Nearly 700 square miles had been declared a protected ‘Traditional Cultural Property’ in June 2009.
State District Judge William Shoobridge in Hobbs last week overturned the designation of Mount Taylor as a “Traditional Cultural Property,” sending the issue back to the state’s Cultural Properties Review Committee, which temporarily granted the listing in June 2008 and granted the permanent listing in June 2009, the Cibola Beacon reported.
“The final order entered is reversed and remanded to the Cultural Properties Review Committee to designate Mount Taylor a Traditional Cultural Property,” Shoobridge wrote in his order.
The judge heard arguments in December after plaintiffs sought to overturn the designation of nearly 700 acres on Mount Taylor to have protection under the New Mexico Cultural Properties Act, the Beacon said.
Plaintiffs included private landowners on the mountain, several uranium mining companies, former Public Lands Commissioner Patrick Lyons and the Cebolleta Land Grant, while defendants were the CPRC and the Pueblo of Acoma, the paper reported.
Michael Moffett, attorney for the plaintiffs, argued in December that the designated acreage was too large to qualify for the designation under the act, and the judge apparently agreed, according to the Beacon.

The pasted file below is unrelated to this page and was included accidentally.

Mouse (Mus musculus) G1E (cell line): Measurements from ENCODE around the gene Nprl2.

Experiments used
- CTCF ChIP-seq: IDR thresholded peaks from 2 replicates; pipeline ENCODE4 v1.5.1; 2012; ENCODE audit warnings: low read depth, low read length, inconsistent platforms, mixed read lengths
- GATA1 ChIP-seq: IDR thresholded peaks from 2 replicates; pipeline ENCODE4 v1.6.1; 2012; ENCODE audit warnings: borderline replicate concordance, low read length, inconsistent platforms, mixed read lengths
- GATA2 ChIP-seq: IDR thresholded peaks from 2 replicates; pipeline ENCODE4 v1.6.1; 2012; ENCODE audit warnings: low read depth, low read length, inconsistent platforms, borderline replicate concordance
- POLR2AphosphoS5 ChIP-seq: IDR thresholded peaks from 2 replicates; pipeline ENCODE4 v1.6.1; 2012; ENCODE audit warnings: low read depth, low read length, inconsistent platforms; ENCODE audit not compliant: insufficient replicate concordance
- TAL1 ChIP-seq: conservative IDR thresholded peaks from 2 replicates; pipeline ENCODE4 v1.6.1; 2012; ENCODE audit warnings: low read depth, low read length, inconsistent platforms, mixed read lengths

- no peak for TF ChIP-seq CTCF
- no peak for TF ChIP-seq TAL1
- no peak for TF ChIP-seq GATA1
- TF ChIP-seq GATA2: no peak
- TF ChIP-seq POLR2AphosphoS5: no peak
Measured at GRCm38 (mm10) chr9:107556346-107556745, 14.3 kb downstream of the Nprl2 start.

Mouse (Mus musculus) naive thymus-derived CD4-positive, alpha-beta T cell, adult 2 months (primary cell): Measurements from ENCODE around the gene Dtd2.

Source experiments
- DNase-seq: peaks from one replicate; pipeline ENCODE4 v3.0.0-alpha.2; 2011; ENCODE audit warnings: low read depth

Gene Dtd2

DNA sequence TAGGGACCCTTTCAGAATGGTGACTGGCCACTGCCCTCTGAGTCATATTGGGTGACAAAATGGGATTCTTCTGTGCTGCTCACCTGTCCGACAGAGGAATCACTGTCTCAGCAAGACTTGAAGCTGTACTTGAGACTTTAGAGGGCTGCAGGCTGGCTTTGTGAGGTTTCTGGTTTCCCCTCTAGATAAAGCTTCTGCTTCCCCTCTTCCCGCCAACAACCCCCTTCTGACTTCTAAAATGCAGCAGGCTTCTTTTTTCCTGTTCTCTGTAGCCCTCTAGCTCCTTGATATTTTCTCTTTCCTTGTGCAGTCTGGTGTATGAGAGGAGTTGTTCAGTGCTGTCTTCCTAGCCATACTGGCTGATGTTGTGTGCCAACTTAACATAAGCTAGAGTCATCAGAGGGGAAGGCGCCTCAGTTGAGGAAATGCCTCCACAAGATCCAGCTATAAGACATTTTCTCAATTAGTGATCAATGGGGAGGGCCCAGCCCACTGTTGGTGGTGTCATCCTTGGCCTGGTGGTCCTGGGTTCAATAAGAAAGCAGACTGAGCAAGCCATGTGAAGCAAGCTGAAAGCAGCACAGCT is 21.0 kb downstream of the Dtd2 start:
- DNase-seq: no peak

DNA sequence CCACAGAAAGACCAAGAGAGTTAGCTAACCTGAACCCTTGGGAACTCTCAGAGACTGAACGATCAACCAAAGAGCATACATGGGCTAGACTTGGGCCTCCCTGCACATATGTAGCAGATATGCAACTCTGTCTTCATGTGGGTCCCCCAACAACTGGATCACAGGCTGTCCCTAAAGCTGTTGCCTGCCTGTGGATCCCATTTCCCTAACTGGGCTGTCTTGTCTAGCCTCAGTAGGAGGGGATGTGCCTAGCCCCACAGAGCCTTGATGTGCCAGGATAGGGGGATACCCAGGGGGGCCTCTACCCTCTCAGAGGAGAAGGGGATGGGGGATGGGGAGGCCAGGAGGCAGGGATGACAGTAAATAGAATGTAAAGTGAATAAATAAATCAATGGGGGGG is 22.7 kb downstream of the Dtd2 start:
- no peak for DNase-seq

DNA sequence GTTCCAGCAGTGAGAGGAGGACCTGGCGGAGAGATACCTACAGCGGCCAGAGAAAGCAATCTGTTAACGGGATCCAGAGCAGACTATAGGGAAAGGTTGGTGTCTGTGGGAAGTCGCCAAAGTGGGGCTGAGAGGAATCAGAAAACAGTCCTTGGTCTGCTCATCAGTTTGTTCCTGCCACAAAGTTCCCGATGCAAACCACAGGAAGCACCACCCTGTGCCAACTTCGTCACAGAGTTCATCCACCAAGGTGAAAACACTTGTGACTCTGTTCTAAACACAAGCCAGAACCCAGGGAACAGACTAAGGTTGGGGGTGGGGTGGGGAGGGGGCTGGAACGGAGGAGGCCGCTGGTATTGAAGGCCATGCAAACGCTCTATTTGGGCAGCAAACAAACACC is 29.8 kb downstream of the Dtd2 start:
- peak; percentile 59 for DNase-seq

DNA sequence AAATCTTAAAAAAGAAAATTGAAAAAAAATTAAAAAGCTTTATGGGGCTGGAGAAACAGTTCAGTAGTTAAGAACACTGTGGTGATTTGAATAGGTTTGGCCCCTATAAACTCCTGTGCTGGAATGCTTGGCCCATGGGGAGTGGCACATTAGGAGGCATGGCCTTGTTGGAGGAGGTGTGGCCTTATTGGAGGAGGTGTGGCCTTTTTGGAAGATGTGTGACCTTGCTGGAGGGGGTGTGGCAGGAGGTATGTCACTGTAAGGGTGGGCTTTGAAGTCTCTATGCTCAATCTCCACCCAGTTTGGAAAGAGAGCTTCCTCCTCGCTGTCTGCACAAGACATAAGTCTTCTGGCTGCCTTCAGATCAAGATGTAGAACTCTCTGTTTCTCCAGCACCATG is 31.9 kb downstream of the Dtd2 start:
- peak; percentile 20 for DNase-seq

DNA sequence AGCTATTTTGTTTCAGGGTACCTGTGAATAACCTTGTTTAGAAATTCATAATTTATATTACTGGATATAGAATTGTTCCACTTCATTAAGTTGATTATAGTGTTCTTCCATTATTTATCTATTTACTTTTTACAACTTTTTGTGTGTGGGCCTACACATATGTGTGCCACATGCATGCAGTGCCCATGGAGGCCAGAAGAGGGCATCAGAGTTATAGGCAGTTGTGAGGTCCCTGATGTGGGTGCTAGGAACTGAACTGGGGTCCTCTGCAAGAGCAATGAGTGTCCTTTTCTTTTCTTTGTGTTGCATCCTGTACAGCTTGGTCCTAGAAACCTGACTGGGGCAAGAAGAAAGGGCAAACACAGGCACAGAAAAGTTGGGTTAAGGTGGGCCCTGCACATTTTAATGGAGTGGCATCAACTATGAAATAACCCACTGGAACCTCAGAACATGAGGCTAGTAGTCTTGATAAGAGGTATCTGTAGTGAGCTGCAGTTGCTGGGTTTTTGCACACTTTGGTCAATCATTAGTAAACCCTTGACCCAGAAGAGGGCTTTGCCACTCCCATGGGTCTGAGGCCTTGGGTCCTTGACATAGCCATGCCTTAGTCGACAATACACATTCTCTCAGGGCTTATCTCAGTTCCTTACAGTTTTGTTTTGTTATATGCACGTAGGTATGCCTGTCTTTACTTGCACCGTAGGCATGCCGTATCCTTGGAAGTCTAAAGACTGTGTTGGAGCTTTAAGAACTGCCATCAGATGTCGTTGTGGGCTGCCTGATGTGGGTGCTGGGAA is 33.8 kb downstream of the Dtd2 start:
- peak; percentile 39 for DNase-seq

“The court finds that the sweeping designation of between 660 to 819 square miles of New Mexico raw land cannot reasonably be inspected and maintained by the CPRC as required by state law,” Shoobridge wrote in his order.
Shoobridge also stated that even if the designation were reduced to 140 square miles to account for an apparent clerical error, the designation would still be “overboard and arbitrary” since the committee could not reasonably inspect, recommend repairs and maintain “such a diverse constantly changing mass of land,” the Beacon said.
The judge urged the committee to look into designating specific parts of Mount Taylor with reference to religious and cultural importance, the paper reported.
Tom Drake, spokesman for the state’s Historic Preservation Division, under which the Cultural Properties Review Committee serves as an appointed body, said division staff is currently reviewing the judge’s ruling and should have an announcement on the decision later this week, the Beacon said.
Under the now-overturned designation, all permit requests for the area in question would have had to be reviewed by the Historic Preservation Division, the state Environment Department, the state’s Water Quality Division, state Department of Game and Fish and other state agencies, as well as all interested tribes and pueblos, according to the Beacon.